Diagnostic imaging  

Portable brain scanner with Bluetooth for emergency stroke assessment

13 October 2005

The UK charity Action Medical Research has awarded Dr Alistair McEwan of University College London a grant of £138,629 to develop a portable brain scanner using electrical impedance tomography. It will enable ambulance crews to assess stroke victims on route to hospital.

With over 250,000 people affected by strokes at any one time, the Australian born researcher is hoping that his work will help to reduce the numbers affected by the largest single cause of severe disability in the UK.

The availability of new clot-busting drugs means that some stroke patients who are treated within three hours of their attack can make a full recovery. However, because strokes may be caused by either a bleed or a blood clot within the brain, doctors need to be absolutely sure of the cause prior to treatment as in some instances administering a clot-busting drug could make the damage worse.

Currently the best way to be certain is for the patient to have an MRI or CT scan — which takes valuable time at a point where every second counts in keeping brain damage to a minimum.

This technological advance would allow life-saving treatment to be given before the patient reaches hospital. Ambulance crews would be able to make an immediate assessment of stroke patients using the portable scanner, which would be linked to an on-board computer using Bluetooth wireless technology.

Dr McEwan, who is in the Department of Bioengineering and Medical Physics, said, “I am proud that Action Medical Research has chosen to highlight the importance of my work with this award. The charity is renowned within the medical profession for supporting only the very best in research — so I feel hugely honoured to be alongside some of the best known, cutting-edge research teams.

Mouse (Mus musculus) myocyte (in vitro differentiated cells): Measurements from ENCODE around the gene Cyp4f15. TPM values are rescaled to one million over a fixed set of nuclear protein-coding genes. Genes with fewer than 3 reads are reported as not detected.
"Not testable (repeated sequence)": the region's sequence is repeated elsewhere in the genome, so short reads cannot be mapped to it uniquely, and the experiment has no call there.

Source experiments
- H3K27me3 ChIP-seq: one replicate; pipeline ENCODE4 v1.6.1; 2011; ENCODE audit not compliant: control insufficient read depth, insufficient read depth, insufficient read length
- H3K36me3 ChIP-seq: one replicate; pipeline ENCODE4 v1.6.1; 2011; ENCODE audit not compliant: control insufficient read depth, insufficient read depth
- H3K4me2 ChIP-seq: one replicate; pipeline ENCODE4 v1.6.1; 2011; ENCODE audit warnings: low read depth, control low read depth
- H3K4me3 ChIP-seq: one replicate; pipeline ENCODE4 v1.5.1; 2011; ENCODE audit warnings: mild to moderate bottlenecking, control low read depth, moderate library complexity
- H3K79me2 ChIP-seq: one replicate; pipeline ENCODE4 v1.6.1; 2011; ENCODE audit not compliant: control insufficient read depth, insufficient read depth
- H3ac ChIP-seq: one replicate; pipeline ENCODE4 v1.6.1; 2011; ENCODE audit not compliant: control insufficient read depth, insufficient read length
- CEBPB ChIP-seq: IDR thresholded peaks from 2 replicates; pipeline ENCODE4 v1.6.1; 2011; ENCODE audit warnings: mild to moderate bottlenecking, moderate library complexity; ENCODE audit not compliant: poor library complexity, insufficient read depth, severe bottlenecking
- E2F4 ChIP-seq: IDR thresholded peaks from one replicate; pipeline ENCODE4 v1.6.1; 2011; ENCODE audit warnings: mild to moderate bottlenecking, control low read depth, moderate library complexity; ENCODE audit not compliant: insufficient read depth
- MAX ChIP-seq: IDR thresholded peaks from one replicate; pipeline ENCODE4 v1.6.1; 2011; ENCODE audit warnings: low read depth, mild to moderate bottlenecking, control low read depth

“I am developing a lightweight, portable and, very importantly, cheap to operate system that uses electrical impedance tomography (EIT) to detect changes or abnormalities in the brain. My plan is to design a device that can be simply placed on the patient’s head to quickly provide an accurate assessment to allow treatment to start immediately. For strokes, speed is really of the essence so beginning treatment as soon as possible will save lives and unnecessary brain damage.

“The uses are widespread — initially I am concentrating on the diagnosis of strokes and epileptic seizures, however it is feasible that this technology could be used in the imaging of migraines, tumours, heart, lung and liver conditions.

“This is just the beginning — it’s possible, for example, that images could be sent over the internet to the hospital from the ambulance — and be reported by a radiologist — so that the hospital can be prepared for the patient before they arrive.

Andrew Proctor from Action Medical Research added, “The charity seeks to fund the very best in research. Our Research Training Fellowships are awarded to the very brightest and most talented doctors and scientists like Dr McEwan early in their research careers.

“We believe that his work will be ground-breaking, and in the future may save many lives and improve the quality of care for those who have suffered strokes or epileptic attacks."

About electrical impedance tomography

Electrical impedance tomography (EIT), (also called applied potential tomography) is an imaging technique that uses an electrical current applied to the body by a set of electrodes and measuring the voltage developed between another set of electrodes. EIT is about a thousand times cheaper and a thousand times smaller than X-ray and positron emission tomography, but has lower resolution and more variability between subjects.
Source: Electrical Impedance Tomography.


Action Medical Research:  www.action.org.uk/

Department of Bioengineering and Medical Physics, University College London: www.medphys.ucl.ac.uk/

Electrical Impedance Tomography website: www.eit.org.uk/


To top

To top